“Then this at the bottom, fuh-RAH or something.”

Keith’s eyes got big. “Farrah! It’s the name, Farrah!”

“Farrah?” said Coleen, not comprehending.

“The missing woman! I heard it on the news on that radio this morning. A rich lady named Farrah was kidnapped around here yesterday and whoever did it left an incomplete ransom note. Her name was Farrah; Farrah Dunhill, I think.”

“That would explain the bad writing,” said Coleen. “She was probably tied up.”

“And probably used one of the lead-shot sinkers to write with.”

Coleen grabbed the fishing pole and inspected the sinkers. “Look, Keith.” Sure enough one of them had a shiny worn spot.

“We’ve got to contact the police and get this to them right away,” said Keith.

“But there’s no reception up here,” said Coleen, frustrated. After a moment she grabbed Keith’s shirtsleeve. “Where are there houseboats?”

“Remember where I pointed-out the boat ramp? I remember a couple of ramshackle houseboats just this side of it.”

“We have to go that direction anyway,” said Coleen. “Maybe we can find her and help her somehow. If not we’ll just have to send our parents for the police when we get back to the cabin.”

They both hustled back out through the front window and onto their bikes. They rode in silence a long while until they caught a glimpse of two houseboats about thirty yards apart moored a short distance ahead of them. Between the two was a small inflatable raft with oars and a tiny trolling motor. Keith pulled off the trail and they hid their bikes in some bushes. They stayed behind trees and brush until they came to the closest one. It was clearly not in use; one could see clear through the windows. It was just a hollow shell.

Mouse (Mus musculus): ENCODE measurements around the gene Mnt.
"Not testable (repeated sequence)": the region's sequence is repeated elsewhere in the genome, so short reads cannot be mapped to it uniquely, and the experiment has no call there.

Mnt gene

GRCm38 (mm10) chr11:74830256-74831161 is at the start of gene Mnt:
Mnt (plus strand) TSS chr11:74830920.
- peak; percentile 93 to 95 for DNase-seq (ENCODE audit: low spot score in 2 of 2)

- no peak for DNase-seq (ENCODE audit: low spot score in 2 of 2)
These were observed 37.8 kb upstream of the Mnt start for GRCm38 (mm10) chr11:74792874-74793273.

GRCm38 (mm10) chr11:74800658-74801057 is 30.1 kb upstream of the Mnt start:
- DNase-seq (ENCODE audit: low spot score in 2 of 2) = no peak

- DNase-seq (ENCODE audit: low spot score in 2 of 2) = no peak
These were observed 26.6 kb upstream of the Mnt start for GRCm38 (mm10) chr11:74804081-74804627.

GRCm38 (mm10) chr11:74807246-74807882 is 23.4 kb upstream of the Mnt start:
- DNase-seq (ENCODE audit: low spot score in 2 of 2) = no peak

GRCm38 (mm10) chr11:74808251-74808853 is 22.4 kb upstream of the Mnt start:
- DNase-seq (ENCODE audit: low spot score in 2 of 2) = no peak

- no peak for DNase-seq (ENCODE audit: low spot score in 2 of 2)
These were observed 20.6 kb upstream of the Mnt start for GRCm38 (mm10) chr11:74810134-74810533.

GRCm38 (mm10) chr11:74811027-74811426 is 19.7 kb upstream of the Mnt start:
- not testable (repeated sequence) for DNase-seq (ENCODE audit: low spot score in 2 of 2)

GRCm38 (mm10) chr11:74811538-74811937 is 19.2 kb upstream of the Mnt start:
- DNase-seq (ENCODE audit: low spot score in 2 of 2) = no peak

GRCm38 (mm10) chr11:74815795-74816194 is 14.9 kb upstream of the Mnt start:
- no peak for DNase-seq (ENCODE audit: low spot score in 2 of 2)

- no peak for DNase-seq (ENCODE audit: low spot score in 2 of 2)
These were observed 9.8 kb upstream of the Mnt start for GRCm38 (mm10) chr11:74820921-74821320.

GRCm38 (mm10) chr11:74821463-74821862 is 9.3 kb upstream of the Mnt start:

Suddenly a loud engine noise like a chain saw got their attention off past the second one. They worked their way around and saw a gaunt, unkempt man in boots and overalls using a leaf-blower inside a pickup. Its windshield had been broken, probably in the hailstorm, and the guy was apparently trying to blow the glass out of the cab with the leaf-blower. This worked to Keith and Coleen’s advantage in two ways. One, it made a lot of racket. Two, he had both pickup doors open and, since the truck was facing the second houseboat, he was less likely to see them. One thing gave Keith a chill, though. There was a rifle in the back window of the pickup.

“We have to go on board and see if she’s in there,” said Coleen. Keith nodded and they crept toward the water under as much cover of foliage as they could until there was nothing left but ten yards of open space between them and the second houseboat.